• Juicing: Last week we bought a juicer. It's been awesome. A great refreshing way to get lots of nutrients in our bodies without having to eat pounds and pounds of fruits and vegetables. We're not using it as a meal replacement as Fat, Sick, and Nearly Dead suggests, but rather as a way to boost our bodies with nutrients in liquid form. It's both delicious and nutritious!

Room for Growth

There are certain foods that have proven more difficult for us to give up than others: pizza, ice cream, soda pop and sweet treats (chocolate for Eric and sugar candy for Kelsey). Back to the limiting point above, we try to avoid these things, but will eat them sparingly. There is another thought out there that the more good food you eat, the less you will want to eat the bad stuff. I'm finding that to be true.

What's the Price?

I know some of you are wondering what eating healthy does to your budget. Believe me, this was a big concern for me at first as well. The more I learn about organic food and grass-fed/antibiotic-free meat the benefits seem to be worth the extra cost. Basically, I've come to the point where I see it as an investment in health and longevity. Here are a few questions to ask yourself if you want to take some steps toward healthy eating on a budget.

  • How much could you save if you gave up pop?
  • How much could you save if you gave up potato chips?
  • How much could you save if you gave up processed snacks in cardboard boxes?
  • How much could you save if you didn't have to go to the doctor or buy over-the-counter medications as a result of eating healthier?

How to Get Started

First of all, I want to thank the challenging comments that came from caring readers on our first grocery trip post. No joke, at that time we seriously had no idea what healthy eating meant. Like. No. Idea. At. All. We were actually offended at the comments, but it did spark us to start this journey. So, thank you! You can't help what you don't know. And now that we know, we're making an effort to change.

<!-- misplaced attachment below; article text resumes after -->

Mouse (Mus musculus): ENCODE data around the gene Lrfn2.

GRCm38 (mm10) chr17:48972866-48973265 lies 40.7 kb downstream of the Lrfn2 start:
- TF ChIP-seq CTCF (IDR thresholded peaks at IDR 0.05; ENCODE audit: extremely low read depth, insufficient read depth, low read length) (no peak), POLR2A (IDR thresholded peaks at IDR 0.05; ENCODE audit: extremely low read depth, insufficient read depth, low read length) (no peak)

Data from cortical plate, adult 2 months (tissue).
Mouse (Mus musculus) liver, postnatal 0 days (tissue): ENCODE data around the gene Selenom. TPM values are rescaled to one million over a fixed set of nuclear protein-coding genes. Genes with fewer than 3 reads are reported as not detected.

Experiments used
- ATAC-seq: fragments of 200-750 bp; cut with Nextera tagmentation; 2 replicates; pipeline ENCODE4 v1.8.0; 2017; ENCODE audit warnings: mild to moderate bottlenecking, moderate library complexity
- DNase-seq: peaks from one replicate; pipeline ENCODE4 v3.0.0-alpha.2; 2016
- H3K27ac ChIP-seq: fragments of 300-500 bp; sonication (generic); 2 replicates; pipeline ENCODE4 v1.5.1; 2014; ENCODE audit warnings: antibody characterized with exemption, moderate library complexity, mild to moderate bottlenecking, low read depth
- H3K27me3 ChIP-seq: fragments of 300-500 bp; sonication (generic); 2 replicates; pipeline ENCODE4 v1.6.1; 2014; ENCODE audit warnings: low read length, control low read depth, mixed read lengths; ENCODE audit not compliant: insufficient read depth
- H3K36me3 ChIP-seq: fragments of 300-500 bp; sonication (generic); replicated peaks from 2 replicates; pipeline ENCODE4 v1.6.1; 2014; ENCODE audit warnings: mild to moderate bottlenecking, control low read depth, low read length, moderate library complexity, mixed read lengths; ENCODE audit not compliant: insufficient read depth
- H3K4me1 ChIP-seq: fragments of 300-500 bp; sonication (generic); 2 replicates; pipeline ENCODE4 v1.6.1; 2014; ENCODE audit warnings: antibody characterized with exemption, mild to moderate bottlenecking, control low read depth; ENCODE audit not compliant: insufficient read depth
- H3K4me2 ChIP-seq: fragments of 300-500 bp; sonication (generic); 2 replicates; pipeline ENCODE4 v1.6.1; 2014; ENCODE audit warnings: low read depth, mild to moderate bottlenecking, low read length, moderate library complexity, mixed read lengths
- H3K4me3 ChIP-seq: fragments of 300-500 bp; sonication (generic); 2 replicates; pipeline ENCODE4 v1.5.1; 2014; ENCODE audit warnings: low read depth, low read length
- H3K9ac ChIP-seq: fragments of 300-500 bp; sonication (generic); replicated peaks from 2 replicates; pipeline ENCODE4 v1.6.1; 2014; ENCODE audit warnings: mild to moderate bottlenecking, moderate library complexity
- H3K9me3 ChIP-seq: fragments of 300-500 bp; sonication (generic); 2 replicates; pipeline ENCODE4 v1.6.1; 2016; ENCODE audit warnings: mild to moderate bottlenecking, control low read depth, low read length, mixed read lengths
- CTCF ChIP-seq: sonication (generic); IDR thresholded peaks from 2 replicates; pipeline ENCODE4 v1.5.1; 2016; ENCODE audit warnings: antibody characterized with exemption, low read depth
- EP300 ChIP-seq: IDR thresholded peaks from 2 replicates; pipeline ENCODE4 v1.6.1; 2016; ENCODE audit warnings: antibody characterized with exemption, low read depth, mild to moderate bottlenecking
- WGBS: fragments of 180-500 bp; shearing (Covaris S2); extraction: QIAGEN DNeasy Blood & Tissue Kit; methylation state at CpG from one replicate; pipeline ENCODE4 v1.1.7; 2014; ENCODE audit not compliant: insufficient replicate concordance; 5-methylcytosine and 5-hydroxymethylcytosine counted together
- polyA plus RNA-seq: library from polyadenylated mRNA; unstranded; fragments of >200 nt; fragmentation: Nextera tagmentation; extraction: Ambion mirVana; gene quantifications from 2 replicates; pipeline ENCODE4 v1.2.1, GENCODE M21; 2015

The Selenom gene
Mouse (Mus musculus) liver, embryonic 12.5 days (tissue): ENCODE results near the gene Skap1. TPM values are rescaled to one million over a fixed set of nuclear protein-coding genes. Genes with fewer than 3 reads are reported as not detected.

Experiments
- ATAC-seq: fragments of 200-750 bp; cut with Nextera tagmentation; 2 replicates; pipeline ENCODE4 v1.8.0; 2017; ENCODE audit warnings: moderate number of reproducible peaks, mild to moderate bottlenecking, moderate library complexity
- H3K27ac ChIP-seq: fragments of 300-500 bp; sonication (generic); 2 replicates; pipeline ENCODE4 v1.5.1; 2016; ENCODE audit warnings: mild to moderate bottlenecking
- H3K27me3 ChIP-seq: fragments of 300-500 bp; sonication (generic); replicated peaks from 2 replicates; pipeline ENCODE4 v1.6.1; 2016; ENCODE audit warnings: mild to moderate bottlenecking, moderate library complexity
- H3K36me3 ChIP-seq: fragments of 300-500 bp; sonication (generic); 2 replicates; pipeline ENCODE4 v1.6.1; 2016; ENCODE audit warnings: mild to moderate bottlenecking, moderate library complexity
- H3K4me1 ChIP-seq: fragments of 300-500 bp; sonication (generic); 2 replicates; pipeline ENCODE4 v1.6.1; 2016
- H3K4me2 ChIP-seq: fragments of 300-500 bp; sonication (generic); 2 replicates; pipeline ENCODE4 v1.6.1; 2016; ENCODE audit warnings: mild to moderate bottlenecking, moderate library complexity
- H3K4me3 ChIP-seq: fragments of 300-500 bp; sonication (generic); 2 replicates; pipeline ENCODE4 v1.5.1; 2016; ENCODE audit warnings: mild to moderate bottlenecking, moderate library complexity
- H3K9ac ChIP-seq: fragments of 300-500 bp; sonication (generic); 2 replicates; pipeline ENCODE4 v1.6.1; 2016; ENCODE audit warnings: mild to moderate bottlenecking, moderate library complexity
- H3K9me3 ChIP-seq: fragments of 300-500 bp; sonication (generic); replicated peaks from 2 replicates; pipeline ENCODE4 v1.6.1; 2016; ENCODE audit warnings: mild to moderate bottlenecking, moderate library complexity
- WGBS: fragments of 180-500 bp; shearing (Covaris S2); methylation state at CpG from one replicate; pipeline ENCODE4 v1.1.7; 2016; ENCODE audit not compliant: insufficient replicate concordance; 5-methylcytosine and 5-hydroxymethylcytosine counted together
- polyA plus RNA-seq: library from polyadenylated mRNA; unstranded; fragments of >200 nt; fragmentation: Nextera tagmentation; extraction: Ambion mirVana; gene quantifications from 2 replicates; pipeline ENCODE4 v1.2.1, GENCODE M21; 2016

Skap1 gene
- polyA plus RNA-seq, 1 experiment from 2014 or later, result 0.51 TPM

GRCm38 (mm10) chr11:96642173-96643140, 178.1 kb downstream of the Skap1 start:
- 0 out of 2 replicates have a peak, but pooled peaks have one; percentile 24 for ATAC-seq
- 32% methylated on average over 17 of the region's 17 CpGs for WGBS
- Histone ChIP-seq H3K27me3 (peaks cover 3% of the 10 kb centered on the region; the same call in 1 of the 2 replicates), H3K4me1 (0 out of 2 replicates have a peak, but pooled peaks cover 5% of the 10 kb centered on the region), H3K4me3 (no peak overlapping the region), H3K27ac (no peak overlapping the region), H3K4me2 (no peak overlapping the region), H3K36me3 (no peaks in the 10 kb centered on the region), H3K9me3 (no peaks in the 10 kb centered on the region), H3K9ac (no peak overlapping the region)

Maybe you are in the same place we were a few years ago. Be encouraged. You can change. It might be hard, it might take a long time, but you can do it. Just start seeking out the truth. Here are a few resources to help...

Our Favorite Food Resources

Note: you can stream all of these documentaries and more through Netflix. And if you don't want to pay the $7.99 per month, you can sign up for a free month, watch them all, then cancel. It would be well worth it!

  • Food, Inc.: This documentary might blow your mind. It sheds light on the issues with America's food system and why your options are limited when it comes to eating healthy on a budget.
  • Mark's Daily Apple: A great blog and resource for a more primal way of living. Subscribe to his site and get a daily crash course in healthy eating. I just discovered this last week. He's a great writer and a very smart dude.
  • Hungry for Change: Learn why diets don't work and neither will counting calories and limiting food intake.
  • Food Matters: What you put in your body matters. This will challenge the thinking of conventional medicine and how the health care industry is thriving. Do you believe that the body can heal itself when fed the right nutrients?
  • Whole 9: Fantastic information on the paleo lifestyle and a lot of great resources that are easy to understand.

This post got a bit long. But, hopefully you've found it motivational, inspiring, educational or at the very least entertaining.

We would love to  hear where you are in your journey to healthy eating!